So, stories about faces that only a robot can see.

There's a signed, limited edition of eighty handmade book-boxy things that subscribers to The Present Group got (you can still get one as a back issue). I signed 'em. With this special archival pen. It was a weird feeling, since I'm used to art that you make as many as you can of, not art that you constrain to a specific number of instances.

You can see what the book looks like here. (Keep clicking on it and it will unfold itself).

And the text of the stories I wrote is online here. (You have to click the little >> at the upper right to go to the next page).

The little green box with a line in it on each picture, shows where the robot found a face.

They also recorded me reading the stories, interviewed me and Ethan, comissioned a critical essay on the work, collected links to related works of art, and made sure the physical object will last for a century.

The audio and the text are CC'd, so you can redistribute them freely (and remix the audio), noncommercially and with attribution.

These people go all out.

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Tuesday, April 3, 2007


My grandmother, Jeanne Freeman Smith, died this morning.

I didn't quite make it to see her off while she was still alive, but I sat by her body with my mom and dad for a while. She looked very peaceful and relaxed.

She was beautiful, loving, warm, sweet, sensible, and very deep. I took my kids to see her last week, and she was so delighted with them -- she was good at delighting in things, and people.

She went very fast -- the hospice lady, who was with her at the end, thought that it might take days of struggle, instead of under an hour. But I think Jeanne, where others fight the end, said: "Oh... my train is here! Goodbye! Goodbye!"

(My mom was telling family stories at her bedside, and after one about how Grandma Jeanne had as usual prevailed with sweetness and mild persuasion over Grandpa Charlie's hotheaded insistence on something, I asked: "Did she always get her way?" and Mom thought a little bit and said, "well, she was so good at accepting things, that when she didn't get her way, it became her way.")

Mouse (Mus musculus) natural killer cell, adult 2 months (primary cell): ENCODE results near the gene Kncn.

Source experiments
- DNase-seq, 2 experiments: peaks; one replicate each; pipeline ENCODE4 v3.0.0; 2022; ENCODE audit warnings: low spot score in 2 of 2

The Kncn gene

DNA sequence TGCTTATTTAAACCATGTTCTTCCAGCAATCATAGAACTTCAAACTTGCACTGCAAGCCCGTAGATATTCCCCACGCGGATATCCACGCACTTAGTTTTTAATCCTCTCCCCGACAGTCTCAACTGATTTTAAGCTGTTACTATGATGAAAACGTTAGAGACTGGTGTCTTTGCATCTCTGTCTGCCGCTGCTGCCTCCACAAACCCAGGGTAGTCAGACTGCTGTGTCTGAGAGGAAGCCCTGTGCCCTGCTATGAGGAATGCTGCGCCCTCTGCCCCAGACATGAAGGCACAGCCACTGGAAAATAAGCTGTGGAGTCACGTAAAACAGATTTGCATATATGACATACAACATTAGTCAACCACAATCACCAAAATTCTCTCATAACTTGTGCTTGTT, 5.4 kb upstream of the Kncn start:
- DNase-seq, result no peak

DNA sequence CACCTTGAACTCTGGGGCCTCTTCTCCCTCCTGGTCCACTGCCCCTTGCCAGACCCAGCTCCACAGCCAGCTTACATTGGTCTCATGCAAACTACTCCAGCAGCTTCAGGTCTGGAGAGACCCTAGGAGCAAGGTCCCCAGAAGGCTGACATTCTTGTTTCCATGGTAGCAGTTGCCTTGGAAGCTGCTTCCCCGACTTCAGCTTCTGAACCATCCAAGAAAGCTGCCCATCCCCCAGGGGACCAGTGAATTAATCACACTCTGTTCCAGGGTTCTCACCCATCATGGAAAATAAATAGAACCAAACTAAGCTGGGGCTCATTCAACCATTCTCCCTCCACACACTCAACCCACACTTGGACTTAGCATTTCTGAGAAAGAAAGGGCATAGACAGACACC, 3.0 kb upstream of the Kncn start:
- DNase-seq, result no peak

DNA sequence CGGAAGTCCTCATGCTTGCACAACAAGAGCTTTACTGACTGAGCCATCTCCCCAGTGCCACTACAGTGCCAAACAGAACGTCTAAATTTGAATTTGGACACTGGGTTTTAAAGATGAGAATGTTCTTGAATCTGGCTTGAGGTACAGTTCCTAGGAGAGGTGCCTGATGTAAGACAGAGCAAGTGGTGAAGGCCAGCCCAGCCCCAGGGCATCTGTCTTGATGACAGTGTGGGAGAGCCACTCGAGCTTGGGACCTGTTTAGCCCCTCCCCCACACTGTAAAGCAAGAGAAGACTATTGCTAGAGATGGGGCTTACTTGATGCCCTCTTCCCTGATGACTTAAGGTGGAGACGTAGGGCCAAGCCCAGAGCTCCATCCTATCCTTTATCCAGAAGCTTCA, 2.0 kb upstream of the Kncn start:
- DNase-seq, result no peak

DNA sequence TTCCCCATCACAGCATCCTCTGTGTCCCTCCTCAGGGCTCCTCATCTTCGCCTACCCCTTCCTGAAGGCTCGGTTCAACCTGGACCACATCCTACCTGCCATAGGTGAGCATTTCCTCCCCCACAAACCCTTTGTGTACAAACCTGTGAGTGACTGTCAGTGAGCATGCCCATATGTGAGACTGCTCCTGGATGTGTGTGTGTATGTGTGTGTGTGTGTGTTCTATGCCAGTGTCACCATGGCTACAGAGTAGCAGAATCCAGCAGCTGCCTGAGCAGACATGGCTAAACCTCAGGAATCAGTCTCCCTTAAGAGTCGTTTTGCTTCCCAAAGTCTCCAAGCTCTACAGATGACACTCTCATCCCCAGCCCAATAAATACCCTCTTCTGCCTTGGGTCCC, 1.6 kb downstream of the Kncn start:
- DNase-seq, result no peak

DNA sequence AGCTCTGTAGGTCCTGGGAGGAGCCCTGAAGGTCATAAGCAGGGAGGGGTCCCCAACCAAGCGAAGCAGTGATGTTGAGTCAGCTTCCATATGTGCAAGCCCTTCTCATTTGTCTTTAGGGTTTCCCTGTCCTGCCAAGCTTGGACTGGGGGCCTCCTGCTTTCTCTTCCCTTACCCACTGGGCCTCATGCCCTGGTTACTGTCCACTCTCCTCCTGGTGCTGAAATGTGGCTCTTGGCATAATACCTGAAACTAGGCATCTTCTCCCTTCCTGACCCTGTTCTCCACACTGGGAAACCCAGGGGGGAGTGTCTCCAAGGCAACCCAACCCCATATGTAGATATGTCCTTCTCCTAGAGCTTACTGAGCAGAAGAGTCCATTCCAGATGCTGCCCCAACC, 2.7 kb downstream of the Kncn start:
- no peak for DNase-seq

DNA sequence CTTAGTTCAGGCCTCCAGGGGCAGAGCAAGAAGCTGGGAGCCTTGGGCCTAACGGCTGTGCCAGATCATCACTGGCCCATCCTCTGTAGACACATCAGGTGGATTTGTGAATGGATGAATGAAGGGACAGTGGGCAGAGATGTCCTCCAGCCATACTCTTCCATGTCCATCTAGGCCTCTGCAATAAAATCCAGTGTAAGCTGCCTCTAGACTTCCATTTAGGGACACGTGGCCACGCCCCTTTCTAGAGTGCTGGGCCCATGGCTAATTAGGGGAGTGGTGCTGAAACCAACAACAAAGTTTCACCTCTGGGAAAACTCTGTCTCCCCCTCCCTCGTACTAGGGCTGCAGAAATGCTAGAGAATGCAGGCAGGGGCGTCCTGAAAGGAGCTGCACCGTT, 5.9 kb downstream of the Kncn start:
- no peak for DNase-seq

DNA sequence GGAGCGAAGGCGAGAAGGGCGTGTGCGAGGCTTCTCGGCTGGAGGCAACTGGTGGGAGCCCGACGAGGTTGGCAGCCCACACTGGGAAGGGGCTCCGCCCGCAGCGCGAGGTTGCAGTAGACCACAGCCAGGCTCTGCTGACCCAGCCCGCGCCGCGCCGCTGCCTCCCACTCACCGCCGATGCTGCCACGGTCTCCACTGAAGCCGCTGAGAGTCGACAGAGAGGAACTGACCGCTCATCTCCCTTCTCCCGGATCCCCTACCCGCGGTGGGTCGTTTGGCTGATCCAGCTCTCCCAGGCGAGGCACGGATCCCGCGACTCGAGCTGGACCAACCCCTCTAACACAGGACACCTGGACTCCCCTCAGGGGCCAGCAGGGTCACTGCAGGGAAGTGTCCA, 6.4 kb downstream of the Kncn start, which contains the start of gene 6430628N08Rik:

I was very lucky to have her for a grandmother, and that she stuck around so long. She was ninety-six.

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Sunday, April 1, 2007

Blogging the Struggle, part 2

I'm usually reluctant to blog about the actual content of what I'm writing, and all the more so with this novel: it's such a huge undertaking, so difficult to fit all in my head at once, that the fear of premature input from outside is even greater than usual.

Still, as I noted before, I think I may have swung too much in the direction of hermetic seclusion, closing myself off to outside support; so, following up on the toe I have already dipped in these waters, I thought I'd blog a little about the content as well as the process of the book.

Some of you may know that for a while I was vacillating between writing a core-SF novel set in the far future, and a semi-autobiographical literary book, perhaps in the nature of a roman a clef of high school. At one point -- perhaps at Worldcon in Anaheim? -- someone suggested unifying them, and the idea grew on me.

The book is organized around a seminal text, core to my experience as a young geek -- namely, the Howard the Duck Star-Wars parody issue, with Man-Thing as Chewbacca. The comic -- one I pored over until only shreds remained -- plays the role in my own internal soul-cosmogony of Proust's madeleines, or the graffiti tags and streetball games of Lethem's 1970s Brooklyn in Fortress of Solitude. The novel thus takes place on two levels; as a retelling of that issue of the comic, re-imagined as Strossian hard science fiction (is there a more posthuman character in the Marvel canon than Howard, or "Siob" as I have renamed him here?) and as the tale of my own readings and rereadings of the comic itself, and the events surrounding those piquant years -- in particular, in exactingly accurate recountings of the sensory experience of reading the Howard the Duck Star-Wars parody issue, in a kind of Warhol/Cremaster esthetic of slow time.

I'm excited about this as a postmodernist epic. What figure better exemplifies late twentieth century anomie (and my own precariously poised relation to existence) than the duck "trapped in a world he never made"? And what better way to continue the metafictional explorations of the zeppelin story than to imagine the real me, able by a quirk of fate to not merely read about, but also travel to the world of the Stan Lee's feathered Portnoy? And what more fittingly tragic evocation of my own dread and terror at mortality, than my own ultimate immolation at the hands of Man-Thing -- "for whatever knows fear, burns at the Man-Thing's touch?"

In other news, does anyone else find April Fools' day a really cognitively demanding holiday?